Yo Ho, We’re Off and Sailing

Last month I was back in the director’s chair with a fifth grade production of Treasure Island. The show was at Sunset Hill Elementary in Plymouth, MN (a suburb of Minneapolis) and I was actually co-directing with another theatre artist in town, Amy Abrigo.

The show was something that was handed off to me late in the game but of course I accepted with eagerness. While I’ve directed a bunch of community theatre and high school students, it had been a while since I’d been in charge of so many little ones. I had been a substitute teacher in Florida and experienced what a handful of second graders could be, but to be fair to all those fifth graders reading this, they’re not that bad. They are in a transitional age group where they are old enough to be “cool” and talk to you like an adult, but still young in that they have very little self-control, respect or understanding of the consequences their actions may have. In short, it was a mixed-bag of screaming and praising.

Image result for treasure island

While the rehearsal process lasted a few weeks, it was only for two short afternoons a week  where most of my time was spent herding cats and being a disciplinarian. The whole time I kept reassuring myself that “it will all come together in the end”, because I am no stranger to the way shows work out sometimes. However, while I knew at some point those kids would listen to me and memorize their lines, I wasn’t fool enough to think it would just happen on it’s own.

I did the kids, Amy and myself a favor and took a hatchet to the already short script. Being that Treasure Island a story we’re all kind of familiar with I said nuance-be-damned and essentially cut out anything that didn’t feature Jim Hawkins or Long John Silver. The show was a musical as well so that really helped bridge any gaps in the story. Even with those cuts, the show was just under forty minutes! Which flew by but was plenty, believe you me.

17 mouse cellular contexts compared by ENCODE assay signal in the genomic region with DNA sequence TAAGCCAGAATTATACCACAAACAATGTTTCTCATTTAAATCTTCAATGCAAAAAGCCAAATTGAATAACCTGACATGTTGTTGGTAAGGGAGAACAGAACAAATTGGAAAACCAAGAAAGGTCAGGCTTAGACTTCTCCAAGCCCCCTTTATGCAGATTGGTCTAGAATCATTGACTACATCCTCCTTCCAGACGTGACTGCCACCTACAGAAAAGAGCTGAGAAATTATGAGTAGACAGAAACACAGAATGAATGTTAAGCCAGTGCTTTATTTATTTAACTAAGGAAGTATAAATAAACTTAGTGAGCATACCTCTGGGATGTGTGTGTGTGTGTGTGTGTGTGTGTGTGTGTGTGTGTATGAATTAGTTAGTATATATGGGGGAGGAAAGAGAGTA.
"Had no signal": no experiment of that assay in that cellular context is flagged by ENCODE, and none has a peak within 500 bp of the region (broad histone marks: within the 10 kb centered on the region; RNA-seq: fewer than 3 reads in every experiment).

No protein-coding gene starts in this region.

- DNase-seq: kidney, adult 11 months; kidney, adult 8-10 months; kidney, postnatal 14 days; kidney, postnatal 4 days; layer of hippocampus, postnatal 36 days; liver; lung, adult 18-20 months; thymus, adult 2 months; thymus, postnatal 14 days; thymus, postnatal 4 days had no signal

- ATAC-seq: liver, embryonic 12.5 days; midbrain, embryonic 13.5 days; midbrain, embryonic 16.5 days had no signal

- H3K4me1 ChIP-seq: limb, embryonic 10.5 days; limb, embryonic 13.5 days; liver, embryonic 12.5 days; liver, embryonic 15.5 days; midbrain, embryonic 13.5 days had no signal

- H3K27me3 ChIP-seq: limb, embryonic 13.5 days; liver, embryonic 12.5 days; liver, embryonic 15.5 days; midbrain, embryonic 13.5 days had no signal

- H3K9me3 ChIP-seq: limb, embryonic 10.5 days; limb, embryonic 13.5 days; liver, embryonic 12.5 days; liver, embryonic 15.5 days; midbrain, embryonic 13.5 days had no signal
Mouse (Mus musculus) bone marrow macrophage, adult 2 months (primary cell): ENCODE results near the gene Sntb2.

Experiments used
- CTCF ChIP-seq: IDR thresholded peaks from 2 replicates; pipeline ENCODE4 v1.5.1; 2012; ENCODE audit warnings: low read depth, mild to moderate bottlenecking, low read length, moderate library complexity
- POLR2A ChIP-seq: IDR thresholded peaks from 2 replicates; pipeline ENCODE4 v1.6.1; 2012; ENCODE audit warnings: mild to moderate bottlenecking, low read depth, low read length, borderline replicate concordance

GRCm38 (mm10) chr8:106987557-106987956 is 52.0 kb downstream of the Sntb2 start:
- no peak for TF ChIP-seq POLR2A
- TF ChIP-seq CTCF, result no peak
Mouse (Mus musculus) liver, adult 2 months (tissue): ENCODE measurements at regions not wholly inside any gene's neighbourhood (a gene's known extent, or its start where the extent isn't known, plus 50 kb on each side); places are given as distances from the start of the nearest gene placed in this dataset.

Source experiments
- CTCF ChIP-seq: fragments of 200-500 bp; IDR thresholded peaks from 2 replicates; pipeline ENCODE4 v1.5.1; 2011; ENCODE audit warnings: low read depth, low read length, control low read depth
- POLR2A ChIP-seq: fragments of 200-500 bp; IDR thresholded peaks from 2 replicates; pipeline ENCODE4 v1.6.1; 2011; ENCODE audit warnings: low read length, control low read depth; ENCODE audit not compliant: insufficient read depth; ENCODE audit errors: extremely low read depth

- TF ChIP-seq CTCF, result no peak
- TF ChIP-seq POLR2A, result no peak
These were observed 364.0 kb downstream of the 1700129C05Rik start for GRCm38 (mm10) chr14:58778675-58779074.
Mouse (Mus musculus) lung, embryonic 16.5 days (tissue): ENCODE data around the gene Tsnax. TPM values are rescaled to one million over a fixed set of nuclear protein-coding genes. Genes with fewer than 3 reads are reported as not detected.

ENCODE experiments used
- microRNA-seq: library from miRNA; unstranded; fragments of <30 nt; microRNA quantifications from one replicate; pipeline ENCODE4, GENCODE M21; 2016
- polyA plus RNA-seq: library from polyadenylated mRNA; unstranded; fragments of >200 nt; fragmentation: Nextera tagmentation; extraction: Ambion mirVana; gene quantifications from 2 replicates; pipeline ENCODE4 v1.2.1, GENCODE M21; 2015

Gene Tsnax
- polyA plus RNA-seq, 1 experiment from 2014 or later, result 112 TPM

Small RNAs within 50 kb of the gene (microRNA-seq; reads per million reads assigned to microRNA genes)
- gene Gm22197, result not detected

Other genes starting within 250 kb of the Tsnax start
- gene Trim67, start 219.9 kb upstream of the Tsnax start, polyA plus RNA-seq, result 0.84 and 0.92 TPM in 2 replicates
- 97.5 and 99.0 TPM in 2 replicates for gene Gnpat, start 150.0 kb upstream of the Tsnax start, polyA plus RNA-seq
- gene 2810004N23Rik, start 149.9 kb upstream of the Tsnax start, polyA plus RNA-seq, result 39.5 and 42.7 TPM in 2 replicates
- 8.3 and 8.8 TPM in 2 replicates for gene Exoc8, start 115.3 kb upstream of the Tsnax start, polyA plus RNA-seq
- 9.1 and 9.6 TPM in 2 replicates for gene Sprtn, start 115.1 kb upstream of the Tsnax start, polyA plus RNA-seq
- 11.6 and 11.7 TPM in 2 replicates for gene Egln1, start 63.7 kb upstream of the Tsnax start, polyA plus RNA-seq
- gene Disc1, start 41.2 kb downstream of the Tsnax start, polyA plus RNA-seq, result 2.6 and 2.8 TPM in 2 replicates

Of course my eternal optimism was rewarded in the end and the two performances went off without a hitch. The little bastards pulled it off and I was ultimately proud of them. I was even witness to some extremely humble moments when they would confide in me about how nervous they were to perform in front of their peers… it was very touching! It’s so funny working with kids that age because you really do want the best for them and think they are just the cutest, but damn do you want to wring their necks. I say all of this, of course, with tremendous love and I think anyone who has shared my shoes gets it 100%.

Finally, I would just like to include the cast list here (pictures will come at some point on my directing page) so one day one of those little munchkins can Google their name and read exactly what I thought of them. Also, here’s a song from the show that was the absolute bane of my existence.

Yo ho ho!

Sunset Hill Elementary
presents

TREASURE ISLAND
by
Kathryn Schultz Miller

Directed by
Vincent S. Hannam and Amy Abrigo

with
Will Kirven
Lilah Krauth
Amanda Michelsen
Colin Bissonette
Jaden St. Urbain
Emily Raiche
LeBraun Dewey
Kaelyn Hvidsten
Seth Aydinalp
Christina Nockel
Charlotte Thompson
Sam Hulst
Camryn Balloy
Myra Klumb
Tyler Jensen
Sebastian Lumitap
Nishanth Baddigam
Angelina Pyle
Raziah Loyd
Ivan Vasylchenko
Gia Wees
Sanaiia Montgomery
Soo-Jin Lee
Bergan Wolf
Gabe Wernimont
Ella Dando
Avery Mikolai

Technical Crew:
Noah Stephens, Jacob Behr, Thomas Theising,
Luke Schultz, Nadia Fessenmeir, Talia Eddy, Nate Lindblad

Technical Director/ Producer:
Julie Schottler

Advertisements

It’s a *Death* trap!

This past weekend I had the immense pleasure of opening Deathtrap at Theatre in the Round Players in Minneapolis. From the cast to the director and most certainly the script, it has been an all round joyful experience.